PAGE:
Viral Bhatt, Founder, Money Mantra shared, “Yes, I do foresee some reasons for small-cap investors to be warned against investing in the current market.
One, the PE ratio of the small-cap sector is high. This means that investors are paying a lot for each rupee of earnings that these companies are generating. This can be a risky proposition if the earnings of these companies do not grow as expected.
Second, the market has already touched a lifetime high. This means that there is a risk that the market could be due for a correction. If the market does correct, small-cap stocks could be hit particularly hard.
Third, small-cap stocks are more volatile than large-cap stocks. This means that their prices can fluctuate more wildly, which can make them riskier investments.”
Rajani Tandale, Product Head – Mutual Fund, 1 finance added, “The Nifty small cap index has displayed remarkable performance with approximately 15 per cent returns over the past six months and an impressive 30 per cent returns over the last 1 year. This significant rally in the small-cap space has attracted increased investor participation. In the last year alone, the net AUM inflows in the small-cap category surpassed ₹65,000 crore. Although the markets are currently trading at all-time highs, it is noteworthy that the current PE ratios of the Nifty small cap 100 index are around 20, compared to approximately 18 in January 2023. This suggests that fund managers are more concerned about the liquidity of small-cap stocks rather than their valuation.”
Tandale added, “Some of the AMCs have restricted lumpsum investments in their small-cap funds because deploying fresh funds in such a scenario would be more difficult. Considering these factors, it is advisable for small-cap investors to exercise extreme caution. Opting for staggered investments, rather than lump-sum investments, is a prudent approach in the current scenario. Else the investors can choose flexi-cap category which changes its allocation based on the market condition.”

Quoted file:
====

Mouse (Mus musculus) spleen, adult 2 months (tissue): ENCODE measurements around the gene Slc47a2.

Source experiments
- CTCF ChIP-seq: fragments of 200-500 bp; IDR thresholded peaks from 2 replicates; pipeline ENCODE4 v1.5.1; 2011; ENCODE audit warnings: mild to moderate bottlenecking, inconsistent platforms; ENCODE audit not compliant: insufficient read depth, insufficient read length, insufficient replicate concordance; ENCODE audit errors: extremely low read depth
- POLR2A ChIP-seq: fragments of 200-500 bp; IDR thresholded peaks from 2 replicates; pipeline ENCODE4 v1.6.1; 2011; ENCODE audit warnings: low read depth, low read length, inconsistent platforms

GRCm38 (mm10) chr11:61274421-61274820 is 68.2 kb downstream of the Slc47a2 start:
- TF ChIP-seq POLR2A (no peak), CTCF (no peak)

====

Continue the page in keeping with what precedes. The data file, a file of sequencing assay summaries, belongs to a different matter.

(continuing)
Compared to other asset classes, small-cap funds emerged as the category with the highest overall returns, exhibiting only a few underperformers. Harshad Patil, Executive Vice President and Chief Investment Officer, Tata AIA Life Insurance said, “Small-cap stocks are a significant part of the Indian equity market, with more than 4500 companies. Among these, approximately 500 stocks have a market cap higher than ₹2000 crore. That is why, compared to the large-cap and mid-cap categories, the small-cap category presents a large universe of stocks for investment.”
However, all good things come to an end. Does this mean that the continued market run in the small-cap space will now come to a halt? Are we anticipating a gradual slowdown in the small-cap sector or will there be a resounding crash that will remind the investors how troughs automatically follow the crests and the much-feared bears cannot be in hiding for long? As they say, “Bull markets climb a wall of worry; bear markets slide down a river of hope.”
No one knows what the market holds for each one of us. People who think they know what is going to happen next are fools. The stock market will always throw surprises at us, and some of them will indeed be nasty and desperately unpleasant.